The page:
Samsung PN60E7000 3D Plasma HDTV

Published On: December 12, 2012
Last Updated on: October 31, 2020
We May Earn From Purchases Via Links

Samsung PN60E7000 3D Plasma HDTV

Samsung's PN60E7000 plasma HDTV is packed with an impressive set of features. Adrienne Maxwell took on the PN60E7000 for review and to put that set of features to the test.

Samsung PN60E7000 3D Plasma HDTV

  • Adrienne Maxwell is the former Managing Editor of, Home Theater Magazine, and Adrienne has also written for Wirecutter, Home Entertainment Magazine,,, and other top specialty audio/video publications. She is an ISF Level II-certified video calibrator who specializes in reviews of flat-panel HDTVs, front video projectors, video screens, video servers, and video source devices, both disc- and streaming-based.

Samsung-PN60E7000-plasma-HDTV-review-3D-Car-small.jpgLCD may be the bread and butter of Samsung's TV business, but the company has come on strong in the plasma realm in recent years. Early this year, Displaybank reported that Samsung solidified its standing as the number one shipper of plasmas, surpassing Panasonic as the king of PDP. But hey, sales are one thing; performance is another. How does Samsung's 2012 plasma line compete in performance? I wanted to find out, so I requested a review sample of the PN60E7000.

Additional Resources
• Read more flat HDTV reviews from's staff.
• Get the most out of the PN60E7000 by exploring our Blu-ray Player Review section.
• Explore more reivews in our Soundbar Review section.

The PNE7000 Series is one of the higher-end lines in Samsung's 2012 plasma group, sitting just below the top-shelf PNE8000. The two series have identical performance specs, but the PNE7000 saves you some money by omitting features found in the PNE8000 - including the integrated camera, voice/motion control, and Smart Touch Bluetooth remote control. Both series use Samsung's Real Black Pro panel, Wide Color Enhancer Plus, and 600Hz Subfield Motion technology. They offer built-in wifi, the Smart Hub Web platform, a full Web browser, DLNA media streaming, and the new trio of Signature Services: Family Story, Fitness, and Kids. The PN60E7000 is an active 3DTV, and Samsung includes two pairs of active-shutter glasses in the package.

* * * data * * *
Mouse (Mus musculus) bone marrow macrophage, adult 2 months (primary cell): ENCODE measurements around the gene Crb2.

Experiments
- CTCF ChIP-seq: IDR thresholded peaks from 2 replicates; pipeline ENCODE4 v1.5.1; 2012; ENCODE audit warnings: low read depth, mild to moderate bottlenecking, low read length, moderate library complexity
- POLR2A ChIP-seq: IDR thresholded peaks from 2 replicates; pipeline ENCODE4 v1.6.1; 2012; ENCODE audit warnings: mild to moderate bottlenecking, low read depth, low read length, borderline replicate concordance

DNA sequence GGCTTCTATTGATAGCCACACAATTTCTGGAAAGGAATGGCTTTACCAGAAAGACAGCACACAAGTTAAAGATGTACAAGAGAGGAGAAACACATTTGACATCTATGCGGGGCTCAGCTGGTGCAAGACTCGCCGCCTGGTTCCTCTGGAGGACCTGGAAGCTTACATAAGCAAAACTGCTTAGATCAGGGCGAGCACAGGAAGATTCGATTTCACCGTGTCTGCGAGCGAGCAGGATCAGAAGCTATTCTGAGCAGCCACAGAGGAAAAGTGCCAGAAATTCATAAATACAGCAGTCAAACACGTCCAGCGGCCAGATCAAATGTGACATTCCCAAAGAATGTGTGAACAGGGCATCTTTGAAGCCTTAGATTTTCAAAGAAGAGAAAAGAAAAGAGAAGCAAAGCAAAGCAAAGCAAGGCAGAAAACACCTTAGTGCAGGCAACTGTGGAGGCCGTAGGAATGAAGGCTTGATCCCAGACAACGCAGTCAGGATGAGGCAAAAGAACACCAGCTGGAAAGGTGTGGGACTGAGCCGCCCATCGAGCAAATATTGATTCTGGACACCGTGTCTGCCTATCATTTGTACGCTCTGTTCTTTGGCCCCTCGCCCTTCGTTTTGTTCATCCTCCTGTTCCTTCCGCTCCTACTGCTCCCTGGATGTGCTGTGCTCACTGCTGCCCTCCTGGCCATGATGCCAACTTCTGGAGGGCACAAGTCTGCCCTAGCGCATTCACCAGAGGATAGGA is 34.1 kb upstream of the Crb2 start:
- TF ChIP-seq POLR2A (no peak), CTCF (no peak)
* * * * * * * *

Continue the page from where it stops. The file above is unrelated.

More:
The PNE7000 Series comes in screen sizes of 51, 60, and 64 inches. The 60-inch PN60E7000 carries an MSRP of $2,420 and an average street price under $2,000.

Setup and Features
The PN60E7000 isn't quite as thin and stylish as some of the LED-based LCDs we've seen, but it's still a very nice-looking TV. The screen has about one inch of bezel around the top and sides, with a glossy brushed-charcoal finish and a clear acrylic border all the way around the frame. The TV itself looks quite similar to the Panasonic TC-P55ST50 I previously reviewed, but the Samsung model carries a more stylish, X-shaped silver stand that swivels (the Panasonic stand has a more traditional square shape). The PN60E7000 weighs about 62 pounds without the stand and measures 1.9 inches deep - not quite as thin as the Panasonic, especially near the bottom, where the Samsung's down-firing speakers add more depth than does Panasonic's 8-Train speaker design.

Samsung-PN60E7000-plasma-HDTV-review-angled-left.jpgThe PN60E7000 comes with Samsung's traditional IR remote, which offers amber backlighting and has a clean, logical layout. The higher-end PNE8000 also comes with the Bluetooth-based Smart Touch remote, a more minimalist design that uses fewer buttons and adds a touchpad (you can get my impressions of the Smart Touch remote in my review of the Samsung UN55ES8000 LCD). Samsung does include on the PN60E7000 a helpful onscreen universal-remote setup wizard that allows you to easily program the IR remote to control a cable/satellite box. Samsung also offers the free "Samsung Remote" app for Android and iOS devices, which features a touchpad, a game-control layout, and a virtual keyboard for easier text input. (The PN60E7000 also supports the addition of a Bluetooth keyboard for easier Web navigation.) Samsung's remote app worked reliably for me in both its iOS and Android forms, and its virtual keyboard is generally intuitive to use, although, like others I've tested, it does not work within many desirable apps like Netflix, YouTube, and Vudu. The current app does not include the ability to flick Web/media content to the TV, as you can do with the latest Panasonic/Sony apps I've tested. However, this Samsung TV supports the free third-party SwipeIt Remote app to flick personal content from your mobile device to the TV.